New hurdles for DWI pleas

Albany County DA tightens policy on handling of prosecutions

ROBERT GAVIN and JORDAN CARLEO-EVANGELIST Staff Writers
Section: Main,  Page: A1

Date: Friday, May 16, 2008

ALBANY - Albany County District Attorney David Soares has quietly adopted a stricter policy to govern the handling of misdemeanor drunken-driving cases, an internal document revealed.


A memo obtained by the Times Union details guidelines that prosecutors must use in negotiating DWI plea bargains, which let motorists admit guilt to lesser offenses and avoid possible jail time. The policy establishes mandatory penalties, which vary if the cases involve accidents, repeat offenders and motorists with blood alcohol levels above twice the legal limit. Initialed by Assistant District Attorney Mary Tanner-Richter, the office's DWI specialist, the April 14 memo advises prosecutors to clear any variation from the policy with either her or Soares' second-in-command, Chief Assistant District Attorney Mark Harris.


The instructions come more than two years after a committee that included law enforcement, victims' advocates and a prominent defense attorney recommended similar guidelines to Soares' office.


Sheriff's Sgt. Lenny Crouch, administrator of Albany County's Stop-DWI program, said he was pleased to see the district attorney's office finally take action.


"Had there been more proactivity, less reductions and more convictions, we wouldn't be seeing some of the second- and third-time offenders," he said.


But Crouch was troubled that his own program, which has long lobbied for changes, was not consulted before they were made. The memo instructs prosecutors to notify a representative from the STOP DWI within 72 hours of receiving a file, as well as a victim's advocate in the district attorney's office.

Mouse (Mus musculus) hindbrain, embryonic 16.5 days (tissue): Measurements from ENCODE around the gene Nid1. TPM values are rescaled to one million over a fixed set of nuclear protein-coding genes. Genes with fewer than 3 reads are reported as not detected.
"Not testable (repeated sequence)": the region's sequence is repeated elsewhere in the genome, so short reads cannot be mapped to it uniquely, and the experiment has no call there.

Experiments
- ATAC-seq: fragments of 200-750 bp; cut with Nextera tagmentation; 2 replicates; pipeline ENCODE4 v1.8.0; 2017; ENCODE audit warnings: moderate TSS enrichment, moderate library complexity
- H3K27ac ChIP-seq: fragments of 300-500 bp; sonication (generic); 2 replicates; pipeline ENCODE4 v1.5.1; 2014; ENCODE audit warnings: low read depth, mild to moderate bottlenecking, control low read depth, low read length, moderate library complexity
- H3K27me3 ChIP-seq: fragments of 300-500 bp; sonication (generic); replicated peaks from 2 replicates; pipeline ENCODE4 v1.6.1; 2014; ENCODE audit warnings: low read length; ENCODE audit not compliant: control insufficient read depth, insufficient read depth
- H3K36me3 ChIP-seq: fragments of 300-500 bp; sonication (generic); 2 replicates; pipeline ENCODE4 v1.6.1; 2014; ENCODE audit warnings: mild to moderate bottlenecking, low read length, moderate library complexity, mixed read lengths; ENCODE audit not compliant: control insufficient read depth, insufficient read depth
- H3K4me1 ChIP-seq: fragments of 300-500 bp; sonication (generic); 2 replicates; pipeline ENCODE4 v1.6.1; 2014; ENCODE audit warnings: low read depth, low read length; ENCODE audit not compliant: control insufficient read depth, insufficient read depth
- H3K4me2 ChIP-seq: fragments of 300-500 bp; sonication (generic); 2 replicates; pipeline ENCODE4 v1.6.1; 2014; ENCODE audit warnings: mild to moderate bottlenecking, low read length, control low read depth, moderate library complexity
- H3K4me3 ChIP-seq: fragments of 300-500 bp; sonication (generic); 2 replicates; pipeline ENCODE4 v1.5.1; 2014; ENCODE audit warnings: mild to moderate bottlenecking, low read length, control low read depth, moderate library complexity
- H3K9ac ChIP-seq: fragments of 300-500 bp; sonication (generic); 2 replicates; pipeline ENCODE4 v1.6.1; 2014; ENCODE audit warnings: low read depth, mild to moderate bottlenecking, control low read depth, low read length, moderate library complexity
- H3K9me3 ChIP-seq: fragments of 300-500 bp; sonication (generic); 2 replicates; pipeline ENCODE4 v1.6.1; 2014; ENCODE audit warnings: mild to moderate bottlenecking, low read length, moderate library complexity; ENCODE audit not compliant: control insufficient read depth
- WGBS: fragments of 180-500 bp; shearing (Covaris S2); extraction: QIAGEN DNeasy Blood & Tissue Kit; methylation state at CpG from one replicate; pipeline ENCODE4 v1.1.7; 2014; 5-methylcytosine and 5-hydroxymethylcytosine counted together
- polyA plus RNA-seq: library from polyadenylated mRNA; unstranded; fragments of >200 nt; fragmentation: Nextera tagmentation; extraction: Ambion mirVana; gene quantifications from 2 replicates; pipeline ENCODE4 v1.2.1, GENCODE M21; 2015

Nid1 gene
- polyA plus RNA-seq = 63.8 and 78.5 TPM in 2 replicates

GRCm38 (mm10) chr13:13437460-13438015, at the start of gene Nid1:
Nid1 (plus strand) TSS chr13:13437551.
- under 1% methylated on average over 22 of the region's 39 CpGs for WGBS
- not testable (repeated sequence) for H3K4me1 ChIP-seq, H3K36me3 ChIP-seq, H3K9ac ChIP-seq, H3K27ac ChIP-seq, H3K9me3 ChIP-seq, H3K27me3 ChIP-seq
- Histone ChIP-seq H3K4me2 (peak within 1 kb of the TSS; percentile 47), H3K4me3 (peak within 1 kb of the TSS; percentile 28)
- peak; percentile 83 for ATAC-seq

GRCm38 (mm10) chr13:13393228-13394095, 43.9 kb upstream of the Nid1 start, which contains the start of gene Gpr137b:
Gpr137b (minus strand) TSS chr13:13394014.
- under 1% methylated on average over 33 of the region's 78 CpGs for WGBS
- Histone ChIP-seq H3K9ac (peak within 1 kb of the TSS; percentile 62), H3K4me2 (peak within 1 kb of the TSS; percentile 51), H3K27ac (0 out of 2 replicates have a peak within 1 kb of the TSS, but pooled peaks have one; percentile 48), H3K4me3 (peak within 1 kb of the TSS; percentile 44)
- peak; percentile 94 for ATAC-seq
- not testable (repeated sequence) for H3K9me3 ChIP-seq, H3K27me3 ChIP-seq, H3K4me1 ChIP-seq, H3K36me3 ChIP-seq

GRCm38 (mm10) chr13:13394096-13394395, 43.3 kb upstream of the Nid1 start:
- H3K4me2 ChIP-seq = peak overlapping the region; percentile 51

"One of the biggest problems was that we were always ranked so poorly in getting DWI convictions," Crouch said of the state Department of Motor Vehicles statistics that show the number of convictions annually in New York's 62 counties to DWI and drunken with ability impaired (DWAI) offenses.


The rankings then show what percentage of the total convictions are for DWI for each county.


Based on that system, Albany has ranked 55th, 61st, 57th and 60th between 2003 and 2006, a stretch that includes the administration of former District Attorney Paul Clyne.


Defense attorneys were irked by the changes, contending the district attorney's office is prejudging cases uniformly.


"It unnecessarily limits a lot of options," said defense attorney Lee Kindlon, who expects the policy to send more DWI cases to trial where defendants risk getting longer sentences. "The plea bargain system is designed to save everybody time, energy and money. If you are taking things off the table ... if you limit exactly what the plea bargain is, there's not really an incentive to take a plea."


Veteran defense lawyer Steve Coffey, a one-time prosecutor in Albany County, blasted the memo as a mindless "impermissible robotic policy."


On Thursday, Soares defended the policy, calling it part of a comprehensive crackdown on drunken driving across the county that includes compliance checks on bars and taverns.